If I walk around telling everyone I’m 6 feet tall maybe eventually people will believe that too. If I say it long enough in subtle ways like, “I had to move my shower head up, it was too low and I’m 6 feet tall.” Or, “those pants I bought weren’t the right size, I mean I’m 6 feet tall so I need at least a 36 in inseam.” If a conversation came up when I wasn’t around and height was being discussed you might say, “Oh the Dazzle? He’s like 6 feet tall.”
How does this affect the outcome of the game? It doesn’t at all, I just really hate Richard Sherman and the self produced intelligence myth that he perpetuates about himself.
Storylines Matter: One last point. Our generation has been pretty lucky. We watched Michael and Phil, Jeets and Joe, and Pop and Tim. Prolific star/coach combinations have been an ever present part of the sports consuming life of someone in the 30-40 age range. Brady and Belichick belong in that group as well, with Brady deserving the bulk of the credit (as the player always does). Brady reached living legend status at some point this season. I’m not sure when it happened or why it became so readily accepted, but people are just talking about him differently. Sure, he’s been considered elite for years, but I think the combination of watching Peyton Manning age rapidly before our eyes on his way to another playoff flameout while Brady continued to chug along looking the same as he ever did has made it easier to appreciate Brady for what he really is. What he is, is a stellar pocket passer, a leader, and a more than anything, a winner.
Look at the core of targets in the passing game and point out a single player in the league who did more with less at the QB position. After Gronkowski, who is a human mismatch and the standard bearer at the TE, his targets at WR are Julian Edleman, Brandon LaFell, and Danny Amendola. Shane Vereen is an accomplished receiver out of the backfield (I’ve read that exact line about Vereen forever, it’s not like he’s Marshall Faulk), but for the most part, Brady does all of his passing work with a WR group that features a top three that might not even start for many teams. He also has a running game that is made up of a gadget guy (the aforementioned Vereen), a castoff (Legarrete Blount), and a one hit wonder (Jonas Gray).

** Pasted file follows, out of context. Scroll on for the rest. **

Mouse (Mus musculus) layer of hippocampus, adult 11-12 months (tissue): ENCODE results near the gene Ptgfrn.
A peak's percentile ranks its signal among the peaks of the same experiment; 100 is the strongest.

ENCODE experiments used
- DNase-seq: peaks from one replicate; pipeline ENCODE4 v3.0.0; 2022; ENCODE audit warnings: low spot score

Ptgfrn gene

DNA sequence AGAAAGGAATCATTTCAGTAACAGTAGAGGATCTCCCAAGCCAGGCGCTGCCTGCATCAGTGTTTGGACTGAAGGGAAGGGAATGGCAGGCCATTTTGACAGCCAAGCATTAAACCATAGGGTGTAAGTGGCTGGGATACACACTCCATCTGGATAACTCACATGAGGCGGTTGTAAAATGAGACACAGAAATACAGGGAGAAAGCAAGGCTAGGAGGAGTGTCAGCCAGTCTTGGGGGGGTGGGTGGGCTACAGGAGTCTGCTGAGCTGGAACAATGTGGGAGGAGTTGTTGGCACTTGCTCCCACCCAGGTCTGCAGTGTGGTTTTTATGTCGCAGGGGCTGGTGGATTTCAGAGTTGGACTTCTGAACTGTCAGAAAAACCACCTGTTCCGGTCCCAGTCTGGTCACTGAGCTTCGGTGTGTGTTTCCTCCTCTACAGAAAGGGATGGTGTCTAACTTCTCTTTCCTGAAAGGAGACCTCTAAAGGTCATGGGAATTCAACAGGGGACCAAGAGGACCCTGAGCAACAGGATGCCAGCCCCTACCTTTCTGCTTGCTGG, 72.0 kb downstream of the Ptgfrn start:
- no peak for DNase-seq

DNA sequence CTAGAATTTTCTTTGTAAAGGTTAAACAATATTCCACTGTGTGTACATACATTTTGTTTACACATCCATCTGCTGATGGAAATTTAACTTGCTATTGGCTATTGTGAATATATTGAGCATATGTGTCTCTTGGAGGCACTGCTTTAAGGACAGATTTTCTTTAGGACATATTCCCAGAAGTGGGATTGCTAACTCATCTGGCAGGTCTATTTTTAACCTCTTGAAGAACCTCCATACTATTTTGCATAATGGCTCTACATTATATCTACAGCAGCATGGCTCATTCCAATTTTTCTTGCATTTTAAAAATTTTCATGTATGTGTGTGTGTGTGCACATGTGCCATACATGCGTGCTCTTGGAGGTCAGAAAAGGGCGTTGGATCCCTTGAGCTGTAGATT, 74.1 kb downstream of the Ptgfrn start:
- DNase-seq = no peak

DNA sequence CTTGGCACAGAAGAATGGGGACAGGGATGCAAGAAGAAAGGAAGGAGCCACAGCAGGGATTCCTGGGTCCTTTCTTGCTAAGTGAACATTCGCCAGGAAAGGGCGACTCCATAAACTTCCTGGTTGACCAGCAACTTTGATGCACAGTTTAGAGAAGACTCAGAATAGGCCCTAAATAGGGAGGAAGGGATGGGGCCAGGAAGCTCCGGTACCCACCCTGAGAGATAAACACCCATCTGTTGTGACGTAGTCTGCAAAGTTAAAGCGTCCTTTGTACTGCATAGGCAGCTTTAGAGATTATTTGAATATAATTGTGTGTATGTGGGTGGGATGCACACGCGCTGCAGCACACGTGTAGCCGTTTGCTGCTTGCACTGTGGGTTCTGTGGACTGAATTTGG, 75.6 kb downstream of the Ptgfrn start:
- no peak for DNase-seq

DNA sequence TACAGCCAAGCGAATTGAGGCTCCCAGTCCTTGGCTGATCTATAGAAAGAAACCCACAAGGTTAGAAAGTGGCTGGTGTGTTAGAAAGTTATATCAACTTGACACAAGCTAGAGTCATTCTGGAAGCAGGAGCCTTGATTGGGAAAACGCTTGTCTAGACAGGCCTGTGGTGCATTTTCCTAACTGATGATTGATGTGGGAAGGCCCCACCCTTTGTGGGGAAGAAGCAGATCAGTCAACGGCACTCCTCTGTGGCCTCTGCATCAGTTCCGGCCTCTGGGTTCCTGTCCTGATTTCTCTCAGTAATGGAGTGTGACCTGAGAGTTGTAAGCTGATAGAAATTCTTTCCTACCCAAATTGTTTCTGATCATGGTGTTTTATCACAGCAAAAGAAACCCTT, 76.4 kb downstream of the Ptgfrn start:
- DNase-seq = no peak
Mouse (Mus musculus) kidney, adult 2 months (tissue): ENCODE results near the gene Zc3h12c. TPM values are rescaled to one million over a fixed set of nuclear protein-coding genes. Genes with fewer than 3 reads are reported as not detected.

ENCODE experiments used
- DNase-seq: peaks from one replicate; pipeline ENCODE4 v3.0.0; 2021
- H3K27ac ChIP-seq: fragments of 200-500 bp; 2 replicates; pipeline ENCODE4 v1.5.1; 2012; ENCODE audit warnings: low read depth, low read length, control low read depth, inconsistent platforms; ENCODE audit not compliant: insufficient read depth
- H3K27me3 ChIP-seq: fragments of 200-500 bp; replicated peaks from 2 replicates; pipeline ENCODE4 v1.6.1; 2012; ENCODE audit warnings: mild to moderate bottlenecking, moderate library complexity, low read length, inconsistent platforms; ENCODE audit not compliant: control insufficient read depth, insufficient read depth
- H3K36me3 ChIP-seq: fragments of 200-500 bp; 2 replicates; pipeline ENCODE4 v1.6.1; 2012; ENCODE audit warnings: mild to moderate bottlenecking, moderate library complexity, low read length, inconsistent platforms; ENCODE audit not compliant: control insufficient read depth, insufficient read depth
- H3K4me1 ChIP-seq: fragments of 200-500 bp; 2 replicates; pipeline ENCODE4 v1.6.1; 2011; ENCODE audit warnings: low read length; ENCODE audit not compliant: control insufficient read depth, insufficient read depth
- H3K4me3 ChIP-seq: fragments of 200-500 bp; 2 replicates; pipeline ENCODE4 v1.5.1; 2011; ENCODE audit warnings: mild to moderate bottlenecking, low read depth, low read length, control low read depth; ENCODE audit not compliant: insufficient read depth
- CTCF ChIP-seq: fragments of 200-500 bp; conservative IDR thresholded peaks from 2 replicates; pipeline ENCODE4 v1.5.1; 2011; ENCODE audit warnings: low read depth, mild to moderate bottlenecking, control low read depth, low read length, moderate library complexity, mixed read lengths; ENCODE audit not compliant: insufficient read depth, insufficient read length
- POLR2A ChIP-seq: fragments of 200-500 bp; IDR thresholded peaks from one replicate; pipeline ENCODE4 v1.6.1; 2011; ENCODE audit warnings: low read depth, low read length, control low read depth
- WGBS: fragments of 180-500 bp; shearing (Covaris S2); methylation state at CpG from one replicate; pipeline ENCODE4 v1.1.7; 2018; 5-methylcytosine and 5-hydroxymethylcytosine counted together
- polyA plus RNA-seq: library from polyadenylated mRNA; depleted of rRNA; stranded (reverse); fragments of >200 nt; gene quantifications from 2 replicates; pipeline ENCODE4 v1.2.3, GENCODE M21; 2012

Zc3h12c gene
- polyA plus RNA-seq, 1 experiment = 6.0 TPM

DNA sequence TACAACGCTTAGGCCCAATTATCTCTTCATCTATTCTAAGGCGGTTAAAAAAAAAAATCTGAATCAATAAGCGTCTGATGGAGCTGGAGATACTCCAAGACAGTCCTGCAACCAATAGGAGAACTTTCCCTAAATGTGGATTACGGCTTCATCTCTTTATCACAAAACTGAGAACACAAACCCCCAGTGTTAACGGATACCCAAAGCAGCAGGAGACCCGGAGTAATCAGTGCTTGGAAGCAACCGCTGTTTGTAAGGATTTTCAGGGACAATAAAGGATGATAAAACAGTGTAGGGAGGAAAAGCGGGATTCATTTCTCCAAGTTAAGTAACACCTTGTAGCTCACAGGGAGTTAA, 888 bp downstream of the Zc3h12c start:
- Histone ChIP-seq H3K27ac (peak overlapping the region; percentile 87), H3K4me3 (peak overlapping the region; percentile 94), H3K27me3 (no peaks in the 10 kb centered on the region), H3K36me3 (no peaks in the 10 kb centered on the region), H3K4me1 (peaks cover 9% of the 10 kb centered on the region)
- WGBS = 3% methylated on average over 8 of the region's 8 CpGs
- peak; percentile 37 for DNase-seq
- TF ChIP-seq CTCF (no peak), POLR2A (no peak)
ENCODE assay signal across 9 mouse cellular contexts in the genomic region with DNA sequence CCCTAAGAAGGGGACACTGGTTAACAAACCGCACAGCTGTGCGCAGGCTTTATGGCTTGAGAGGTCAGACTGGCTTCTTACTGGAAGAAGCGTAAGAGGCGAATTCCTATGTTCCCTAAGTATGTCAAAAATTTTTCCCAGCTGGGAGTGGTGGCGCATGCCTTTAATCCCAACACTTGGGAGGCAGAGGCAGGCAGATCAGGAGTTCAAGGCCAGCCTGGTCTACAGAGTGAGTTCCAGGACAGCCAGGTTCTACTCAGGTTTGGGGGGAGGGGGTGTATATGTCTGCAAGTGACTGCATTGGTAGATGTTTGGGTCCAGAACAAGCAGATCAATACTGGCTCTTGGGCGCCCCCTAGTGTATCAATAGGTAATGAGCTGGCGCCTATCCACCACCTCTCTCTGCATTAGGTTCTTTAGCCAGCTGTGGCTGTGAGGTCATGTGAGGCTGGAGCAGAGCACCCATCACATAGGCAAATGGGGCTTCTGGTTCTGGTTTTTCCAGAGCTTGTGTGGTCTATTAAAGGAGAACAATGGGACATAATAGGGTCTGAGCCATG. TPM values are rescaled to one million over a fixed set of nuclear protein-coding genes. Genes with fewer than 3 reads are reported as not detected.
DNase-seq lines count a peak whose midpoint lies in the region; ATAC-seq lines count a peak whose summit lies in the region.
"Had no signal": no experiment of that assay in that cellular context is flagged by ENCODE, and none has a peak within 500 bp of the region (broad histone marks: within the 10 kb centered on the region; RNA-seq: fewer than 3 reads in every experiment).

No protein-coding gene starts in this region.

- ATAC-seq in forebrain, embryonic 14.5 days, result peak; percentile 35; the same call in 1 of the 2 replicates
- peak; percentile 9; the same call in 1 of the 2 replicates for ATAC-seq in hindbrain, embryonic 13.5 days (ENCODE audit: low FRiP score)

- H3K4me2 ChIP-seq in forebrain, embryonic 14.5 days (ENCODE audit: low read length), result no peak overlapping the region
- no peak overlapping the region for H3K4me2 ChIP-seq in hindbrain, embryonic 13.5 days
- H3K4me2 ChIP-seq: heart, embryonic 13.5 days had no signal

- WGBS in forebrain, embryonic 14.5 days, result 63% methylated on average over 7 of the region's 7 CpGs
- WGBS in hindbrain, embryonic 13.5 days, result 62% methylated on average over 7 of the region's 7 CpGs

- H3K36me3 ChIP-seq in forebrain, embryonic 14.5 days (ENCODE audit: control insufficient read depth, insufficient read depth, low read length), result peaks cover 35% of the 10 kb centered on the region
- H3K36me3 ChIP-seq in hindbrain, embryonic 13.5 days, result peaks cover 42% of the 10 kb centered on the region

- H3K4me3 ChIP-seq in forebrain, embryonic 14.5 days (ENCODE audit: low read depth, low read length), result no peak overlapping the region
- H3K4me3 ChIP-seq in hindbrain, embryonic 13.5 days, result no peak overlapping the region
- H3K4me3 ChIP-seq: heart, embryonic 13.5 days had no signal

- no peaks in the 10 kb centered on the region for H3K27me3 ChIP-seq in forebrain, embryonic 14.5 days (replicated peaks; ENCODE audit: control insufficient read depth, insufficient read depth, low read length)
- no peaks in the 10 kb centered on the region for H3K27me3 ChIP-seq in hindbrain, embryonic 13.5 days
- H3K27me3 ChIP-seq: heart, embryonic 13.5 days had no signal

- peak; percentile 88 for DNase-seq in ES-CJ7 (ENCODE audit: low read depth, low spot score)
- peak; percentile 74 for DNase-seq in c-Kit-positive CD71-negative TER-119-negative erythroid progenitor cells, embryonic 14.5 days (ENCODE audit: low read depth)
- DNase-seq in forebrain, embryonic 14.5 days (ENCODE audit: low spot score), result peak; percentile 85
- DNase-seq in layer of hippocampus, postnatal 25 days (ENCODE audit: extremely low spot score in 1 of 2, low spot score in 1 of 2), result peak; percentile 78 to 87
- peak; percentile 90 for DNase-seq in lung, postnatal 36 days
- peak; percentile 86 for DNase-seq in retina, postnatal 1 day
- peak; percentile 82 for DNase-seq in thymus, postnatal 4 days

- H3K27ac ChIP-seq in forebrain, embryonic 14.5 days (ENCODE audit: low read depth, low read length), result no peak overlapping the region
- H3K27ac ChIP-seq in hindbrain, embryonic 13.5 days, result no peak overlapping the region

The point of all of this, Brady has done more with less than any quarterback I can remember. This is the year that almost everyone decided to take notice of that fact. His partnership with Belichick has been astounding to watch over the years. Tonight’s game offers one of the best to ever play the quarterback position the rare opportunity to put an exclamation point on an already stellar career resume that still may continue for some time into the future. Beating the best defense of a generation while they attempt to defend a championship of their own would be the single greatest schematic accomplishment of Belichick’s illustrious coaching career.
This matters because storylines matter. We watch sports for the rare opportunity to witness these moments, to witness greatness in action. Whether you like the Pats or not, this is a franchise defining moment. More importantly, for a quarterback whose window of opportunity is closing thanks to the passage of time, and a coach who many forget was merely pedestrian before the legendary quarterback came along, this is a career defining moment. The legacies of both of these men are cemented as legendary with a win tonight. This is the story book ending that never comes to pass in real life, but tonight, I believe it will, and we’ll all tell our grandkids about it.